When Cablevision of New York announced this week it would begin offering broadband Internet service of 101 megabits per second for $99 per month, lots of people took notice. Which was the point.
Maybe the 101-megabit product is a good experiment. Maybe it will be successful. Maybe not. One hundred megabits per second is a lot, given today’s applications (and especially given cable’s broadcast tree-and-branch shared network topology). A hundred megabits, for example, could accommodate more than five fully uncompressed high-definition TV channels, or 10+ compressed HD streams. It’s difficult to imagine too many households finding a way today to consume that much bandwidth. Tomorrow is another question. The bottom line is that in addition to making a statement, Cablevision is probably mostly targeting the small business market with this product.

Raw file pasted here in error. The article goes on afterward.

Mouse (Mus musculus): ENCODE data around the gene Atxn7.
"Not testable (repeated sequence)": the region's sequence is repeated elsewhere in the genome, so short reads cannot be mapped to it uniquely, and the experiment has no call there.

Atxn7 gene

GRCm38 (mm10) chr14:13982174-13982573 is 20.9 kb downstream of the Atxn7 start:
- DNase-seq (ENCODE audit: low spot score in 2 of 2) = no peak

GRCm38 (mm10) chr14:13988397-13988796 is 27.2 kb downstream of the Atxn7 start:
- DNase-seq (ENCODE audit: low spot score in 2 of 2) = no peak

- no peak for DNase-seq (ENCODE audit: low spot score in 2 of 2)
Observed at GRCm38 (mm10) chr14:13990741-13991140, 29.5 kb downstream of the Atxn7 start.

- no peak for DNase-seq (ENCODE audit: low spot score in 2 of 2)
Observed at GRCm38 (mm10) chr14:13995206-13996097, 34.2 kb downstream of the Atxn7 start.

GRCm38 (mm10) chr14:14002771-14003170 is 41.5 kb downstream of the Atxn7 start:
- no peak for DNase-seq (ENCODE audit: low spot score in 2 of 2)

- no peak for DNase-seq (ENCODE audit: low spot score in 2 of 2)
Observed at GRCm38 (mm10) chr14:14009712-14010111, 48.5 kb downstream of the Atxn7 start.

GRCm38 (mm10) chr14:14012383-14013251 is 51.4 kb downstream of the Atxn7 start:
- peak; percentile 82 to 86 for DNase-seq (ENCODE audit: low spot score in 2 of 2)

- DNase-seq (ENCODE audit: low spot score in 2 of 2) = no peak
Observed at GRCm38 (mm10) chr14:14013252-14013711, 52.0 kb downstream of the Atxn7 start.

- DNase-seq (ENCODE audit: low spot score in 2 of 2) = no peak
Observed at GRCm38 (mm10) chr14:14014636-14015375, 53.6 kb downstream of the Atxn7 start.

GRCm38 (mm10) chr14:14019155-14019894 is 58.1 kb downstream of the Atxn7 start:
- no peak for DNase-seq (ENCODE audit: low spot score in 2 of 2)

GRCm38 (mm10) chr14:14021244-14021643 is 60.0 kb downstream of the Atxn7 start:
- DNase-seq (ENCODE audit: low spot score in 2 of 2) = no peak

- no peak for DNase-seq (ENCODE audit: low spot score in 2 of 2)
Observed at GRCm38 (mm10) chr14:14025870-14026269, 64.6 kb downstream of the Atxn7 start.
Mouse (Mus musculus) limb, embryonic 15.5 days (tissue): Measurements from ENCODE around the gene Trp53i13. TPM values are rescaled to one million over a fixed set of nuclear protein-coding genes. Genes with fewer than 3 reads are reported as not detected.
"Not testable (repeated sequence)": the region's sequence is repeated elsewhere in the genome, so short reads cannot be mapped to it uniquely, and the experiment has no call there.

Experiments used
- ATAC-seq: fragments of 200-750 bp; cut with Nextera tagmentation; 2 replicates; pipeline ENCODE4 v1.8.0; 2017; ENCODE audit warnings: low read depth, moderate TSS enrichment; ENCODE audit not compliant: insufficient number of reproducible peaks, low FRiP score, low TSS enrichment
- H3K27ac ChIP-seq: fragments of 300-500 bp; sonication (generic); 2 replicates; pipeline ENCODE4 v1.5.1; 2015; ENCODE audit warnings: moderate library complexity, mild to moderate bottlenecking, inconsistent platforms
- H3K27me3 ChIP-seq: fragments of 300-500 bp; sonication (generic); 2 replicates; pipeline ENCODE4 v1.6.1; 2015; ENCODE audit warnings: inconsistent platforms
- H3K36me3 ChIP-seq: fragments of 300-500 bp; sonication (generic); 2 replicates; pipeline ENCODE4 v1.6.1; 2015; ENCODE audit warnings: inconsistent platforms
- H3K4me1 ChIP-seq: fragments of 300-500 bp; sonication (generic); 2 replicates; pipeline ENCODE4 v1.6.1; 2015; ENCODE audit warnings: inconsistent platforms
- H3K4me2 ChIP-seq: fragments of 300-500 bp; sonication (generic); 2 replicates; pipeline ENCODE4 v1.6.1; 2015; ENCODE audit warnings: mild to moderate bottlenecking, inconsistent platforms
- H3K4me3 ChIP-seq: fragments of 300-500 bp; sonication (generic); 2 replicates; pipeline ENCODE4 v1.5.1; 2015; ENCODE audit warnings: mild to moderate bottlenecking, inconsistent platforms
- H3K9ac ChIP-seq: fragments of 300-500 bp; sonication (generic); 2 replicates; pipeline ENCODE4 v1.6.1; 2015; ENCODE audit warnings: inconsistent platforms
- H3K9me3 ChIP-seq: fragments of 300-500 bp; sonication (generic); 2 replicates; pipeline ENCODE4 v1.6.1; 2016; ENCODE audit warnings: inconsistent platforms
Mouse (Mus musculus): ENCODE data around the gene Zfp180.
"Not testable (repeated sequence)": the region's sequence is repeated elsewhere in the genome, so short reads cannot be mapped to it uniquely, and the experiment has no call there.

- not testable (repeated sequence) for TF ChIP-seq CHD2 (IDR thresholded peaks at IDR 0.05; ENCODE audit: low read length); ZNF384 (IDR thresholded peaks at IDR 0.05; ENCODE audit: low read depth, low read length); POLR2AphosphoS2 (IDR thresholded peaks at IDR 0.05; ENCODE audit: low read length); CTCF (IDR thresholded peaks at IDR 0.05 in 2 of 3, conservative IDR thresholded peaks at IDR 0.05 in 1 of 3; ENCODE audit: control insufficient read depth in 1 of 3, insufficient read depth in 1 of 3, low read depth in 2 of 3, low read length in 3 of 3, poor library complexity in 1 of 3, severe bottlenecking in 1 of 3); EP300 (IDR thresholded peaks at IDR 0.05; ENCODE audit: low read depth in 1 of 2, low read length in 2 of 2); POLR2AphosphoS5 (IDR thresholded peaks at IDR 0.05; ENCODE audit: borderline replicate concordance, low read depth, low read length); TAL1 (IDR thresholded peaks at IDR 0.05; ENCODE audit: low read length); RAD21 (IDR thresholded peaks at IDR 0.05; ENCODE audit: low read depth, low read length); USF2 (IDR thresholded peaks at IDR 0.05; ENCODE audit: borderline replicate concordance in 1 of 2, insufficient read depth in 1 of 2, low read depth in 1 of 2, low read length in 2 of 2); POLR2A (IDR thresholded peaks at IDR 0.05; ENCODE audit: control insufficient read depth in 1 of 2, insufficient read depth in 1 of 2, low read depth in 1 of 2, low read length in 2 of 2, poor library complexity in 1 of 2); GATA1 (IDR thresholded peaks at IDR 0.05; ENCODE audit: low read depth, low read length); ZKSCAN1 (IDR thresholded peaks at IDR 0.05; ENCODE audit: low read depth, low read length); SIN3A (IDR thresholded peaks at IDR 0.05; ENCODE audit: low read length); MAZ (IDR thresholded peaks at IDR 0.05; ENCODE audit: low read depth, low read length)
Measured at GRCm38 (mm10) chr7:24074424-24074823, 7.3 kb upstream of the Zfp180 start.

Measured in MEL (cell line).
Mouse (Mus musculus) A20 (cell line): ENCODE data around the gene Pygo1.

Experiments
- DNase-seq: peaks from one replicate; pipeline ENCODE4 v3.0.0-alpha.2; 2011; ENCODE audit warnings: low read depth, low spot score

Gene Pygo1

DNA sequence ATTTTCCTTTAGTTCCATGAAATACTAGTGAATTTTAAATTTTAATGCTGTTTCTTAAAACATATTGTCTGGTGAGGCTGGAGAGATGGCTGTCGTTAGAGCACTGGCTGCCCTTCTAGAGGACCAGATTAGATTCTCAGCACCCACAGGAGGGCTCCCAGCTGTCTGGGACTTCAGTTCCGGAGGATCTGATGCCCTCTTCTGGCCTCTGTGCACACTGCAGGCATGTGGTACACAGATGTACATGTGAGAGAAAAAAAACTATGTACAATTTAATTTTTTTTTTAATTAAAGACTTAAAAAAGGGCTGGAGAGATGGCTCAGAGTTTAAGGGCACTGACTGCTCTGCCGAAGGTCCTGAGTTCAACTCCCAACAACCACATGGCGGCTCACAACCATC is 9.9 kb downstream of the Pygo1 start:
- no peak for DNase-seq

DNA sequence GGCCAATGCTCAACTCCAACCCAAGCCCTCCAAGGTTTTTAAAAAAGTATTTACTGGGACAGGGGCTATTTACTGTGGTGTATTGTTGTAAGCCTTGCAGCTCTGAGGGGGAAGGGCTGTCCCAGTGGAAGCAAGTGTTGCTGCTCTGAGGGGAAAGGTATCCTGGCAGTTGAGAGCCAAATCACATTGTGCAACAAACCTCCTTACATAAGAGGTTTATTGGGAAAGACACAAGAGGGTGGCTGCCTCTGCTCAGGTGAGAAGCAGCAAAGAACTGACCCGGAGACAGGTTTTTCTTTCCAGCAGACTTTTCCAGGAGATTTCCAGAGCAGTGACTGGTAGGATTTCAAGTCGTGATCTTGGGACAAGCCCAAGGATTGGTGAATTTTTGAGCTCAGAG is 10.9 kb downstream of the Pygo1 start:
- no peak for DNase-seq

Far more perplexing than Cablevision’s strategy, however, was the reaction from groups like the reflexively critical Free Press:
We are encouraged by Cablevision’s plan to set a new high-speed bar of service for the cable industry. . . . this is a long overdue step in the right direction.
Free Press usually blasts any decision whatever by any network or media company. But by praising the 101-megabit experiment, Free Press is acknowledging the perfect legitimacy of charging variable prices for variable products. Pay more, get more. Pay less, get more affordably the type of service that will meet your needs the vast majority of the time.Read More